Throw Away The Recipe; Learn The Ratio Instead Author Michael Ruhlman wants to free home cooks from what he calls the "shackles of the recipe." He says home cooks are so focused on recipes that they don't understand the importance of ratios.

Throw Away The Recipe; Learn The Ratio Instead

Throw Away The Recipe; Learn The Ratio Instead

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Mayonnaise is one of the great pleasures for the cook because of the transformation brought to bear on ordinary vegetable oil. Donna Turner Ruhlman hide caption

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Donna Turner Ruhlman

Mayonnaise is one of the great pleasures for the cook because of the transformation brought to bear on ordinary vegetable oil.

Donna Turner Ruhlman

Michael Ruhlman wants to free home cooks from what he calls the "shackles of the recipe."

His new book, Ratio, is about learning basic ratios. For example: 3:2:1 — three parts flour, two parts fat (like butter) and one part water — makes a basic pie crust. Add a dash of salt, and it's a savory base for a quiche. Add some sugar, and you've got a shell for cherries, chocolate cream or fresh peaches.

"I want people to understand the fundamentals of cooking," he tells host Guy Raz. He says home cooks are so focused on recipes that they don't understand the importance of ratios.

"Bread dough is basically five parts flour, three parts water. You need a little yeast, a little salt, but the amounts of those are not exact or precise," Ruhlman says. "But you need to stick to the 5:3-flour-to-water ratio and that's what gives you bread dough."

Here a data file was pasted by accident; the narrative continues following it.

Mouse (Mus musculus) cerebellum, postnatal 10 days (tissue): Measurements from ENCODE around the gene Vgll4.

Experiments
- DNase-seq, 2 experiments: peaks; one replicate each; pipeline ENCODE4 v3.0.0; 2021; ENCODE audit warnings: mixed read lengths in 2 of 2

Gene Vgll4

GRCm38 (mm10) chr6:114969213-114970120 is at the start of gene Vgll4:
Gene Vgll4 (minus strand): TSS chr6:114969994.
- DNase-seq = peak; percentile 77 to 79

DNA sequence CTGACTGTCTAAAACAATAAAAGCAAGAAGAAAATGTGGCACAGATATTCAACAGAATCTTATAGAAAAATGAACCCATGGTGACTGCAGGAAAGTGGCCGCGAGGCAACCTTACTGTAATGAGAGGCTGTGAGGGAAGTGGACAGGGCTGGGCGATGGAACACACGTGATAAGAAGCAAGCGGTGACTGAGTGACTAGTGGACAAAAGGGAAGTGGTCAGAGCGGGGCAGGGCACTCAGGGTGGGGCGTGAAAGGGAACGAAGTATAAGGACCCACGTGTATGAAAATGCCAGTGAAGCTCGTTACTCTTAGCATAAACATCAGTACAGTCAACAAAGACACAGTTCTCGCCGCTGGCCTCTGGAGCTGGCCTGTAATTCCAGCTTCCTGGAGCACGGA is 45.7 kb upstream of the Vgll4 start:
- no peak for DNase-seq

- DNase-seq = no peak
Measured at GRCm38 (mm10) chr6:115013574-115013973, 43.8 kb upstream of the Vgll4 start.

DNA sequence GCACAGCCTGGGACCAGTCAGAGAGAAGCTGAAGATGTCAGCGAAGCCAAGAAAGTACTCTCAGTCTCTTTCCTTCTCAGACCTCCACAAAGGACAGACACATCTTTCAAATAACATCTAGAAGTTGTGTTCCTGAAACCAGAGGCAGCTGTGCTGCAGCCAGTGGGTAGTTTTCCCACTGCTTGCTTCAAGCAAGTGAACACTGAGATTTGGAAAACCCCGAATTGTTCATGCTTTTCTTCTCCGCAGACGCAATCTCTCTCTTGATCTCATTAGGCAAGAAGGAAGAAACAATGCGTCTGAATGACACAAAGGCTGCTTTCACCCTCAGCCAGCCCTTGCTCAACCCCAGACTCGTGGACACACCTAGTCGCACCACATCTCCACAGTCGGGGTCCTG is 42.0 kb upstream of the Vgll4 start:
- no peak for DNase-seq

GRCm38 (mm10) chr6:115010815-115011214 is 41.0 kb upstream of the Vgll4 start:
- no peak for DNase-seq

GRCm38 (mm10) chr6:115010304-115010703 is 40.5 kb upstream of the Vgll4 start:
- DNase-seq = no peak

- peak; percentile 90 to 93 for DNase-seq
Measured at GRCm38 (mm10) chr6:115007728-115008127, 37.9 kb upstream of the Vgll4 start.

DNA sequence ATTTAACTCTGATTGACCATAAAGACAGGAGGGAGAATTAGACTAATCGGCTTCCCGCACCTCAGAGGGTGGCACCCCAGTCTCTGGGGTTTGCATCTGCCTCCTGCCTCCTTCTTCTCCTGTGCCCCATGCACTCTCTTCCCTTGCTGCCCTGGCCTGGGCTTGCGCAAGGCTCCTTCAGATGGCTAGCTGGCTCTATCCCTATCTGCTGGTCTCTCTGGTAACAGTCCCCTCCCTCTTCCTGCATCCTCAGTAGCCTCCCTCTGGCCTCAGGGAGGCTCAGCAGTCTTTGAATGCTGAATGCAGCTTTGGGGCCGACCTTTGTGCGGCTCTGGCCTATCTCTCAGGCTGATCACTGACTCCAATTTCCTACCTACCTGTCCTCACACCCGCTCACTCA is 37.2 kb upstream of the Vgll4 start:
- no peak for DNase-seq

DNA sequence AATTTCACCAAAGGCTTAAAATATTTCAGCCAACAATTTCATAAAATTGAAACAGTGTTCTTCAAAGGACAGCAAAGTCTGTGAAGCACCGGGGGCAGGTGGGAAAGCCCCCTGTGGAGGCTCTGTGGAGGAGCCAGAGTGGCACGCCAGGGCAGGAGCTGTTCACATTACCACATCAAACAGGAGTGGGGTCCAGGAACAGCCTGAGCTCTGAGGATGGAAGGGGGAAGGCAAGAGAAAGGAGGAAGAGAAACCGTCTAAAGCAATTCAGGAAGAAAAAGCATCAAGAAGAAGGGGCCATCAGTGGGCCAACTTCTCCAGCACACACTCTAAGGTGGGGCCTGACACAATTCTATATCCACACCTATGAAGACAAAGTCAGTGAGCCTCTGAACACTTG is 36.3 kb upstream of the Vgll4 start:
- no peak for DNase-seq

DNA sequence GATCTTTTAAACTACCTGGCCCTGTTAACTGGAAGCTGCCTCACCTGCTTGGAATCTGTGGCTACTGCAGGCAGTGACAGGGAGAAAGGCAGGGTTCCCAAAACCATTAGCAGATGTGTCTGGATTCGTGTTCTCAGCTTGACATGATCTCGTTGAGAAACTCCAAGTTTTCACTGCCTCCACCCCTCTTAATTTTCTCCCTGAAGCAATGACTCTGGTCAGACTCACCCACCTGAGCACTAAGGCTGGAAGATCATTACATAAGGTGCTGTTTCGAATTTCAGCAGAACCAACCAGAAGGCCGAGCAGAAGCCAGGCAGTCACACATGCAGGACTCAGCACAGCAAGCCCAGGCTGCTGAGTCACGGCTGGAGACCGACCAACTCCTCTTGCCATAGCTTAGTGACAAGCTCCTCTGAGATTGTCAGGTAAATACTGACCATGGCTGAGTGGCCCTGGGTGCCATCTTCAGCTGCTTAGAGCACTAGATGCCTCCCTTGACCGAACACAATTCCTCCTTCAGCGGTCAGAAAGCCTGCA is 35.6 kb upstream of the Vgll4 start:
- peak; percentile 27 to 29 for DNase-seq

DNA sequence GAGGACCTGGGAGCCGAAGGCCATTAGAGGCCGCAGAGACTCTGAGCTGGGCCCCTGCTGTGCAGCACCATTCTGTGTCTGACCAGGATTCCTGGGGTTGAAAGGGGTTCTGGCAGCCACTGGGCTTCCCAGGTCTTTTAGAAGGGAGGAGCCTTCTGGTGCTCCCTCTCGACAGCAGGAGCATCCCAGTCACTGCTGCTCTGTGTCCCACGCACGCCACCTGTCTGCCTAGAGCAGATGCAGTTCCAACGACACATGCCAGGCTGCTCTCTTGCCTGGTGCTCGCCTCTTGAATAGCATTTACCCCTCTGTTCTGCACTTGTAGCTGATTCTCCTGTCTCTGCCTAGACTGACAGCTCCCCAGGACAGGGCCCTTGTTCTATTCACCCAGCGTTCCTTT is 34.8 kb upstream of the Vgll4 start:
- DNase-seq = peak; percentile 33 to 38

The book was inspired by a class taught at the Culinary Institute of America by famed chef Uwe Hestnar. Hestnar trained young chefs on cooking fundamentals. One afternoon, Ruhlman says, Hestnar told him, "I can show you everything you need to know in two pages."

Hestnar literally produced two pages of ratios that showed how to make custards, sauces, salad dressings, cookie or biscuit dough, sausage, mayonnaise and dozens of other basics.

"He pared down all of cooking to its very essence," Ruhlman says.

Still, he admits the book requires the home cook to experiment. "It's not going to teach you how to season your food or even which flavors go well together. You're going to have to figure that out," he says. "But it's going to give you a grounding in the fundamentals — and everything rests on the fundamentals."

Ratio
By Michael Ruhlman

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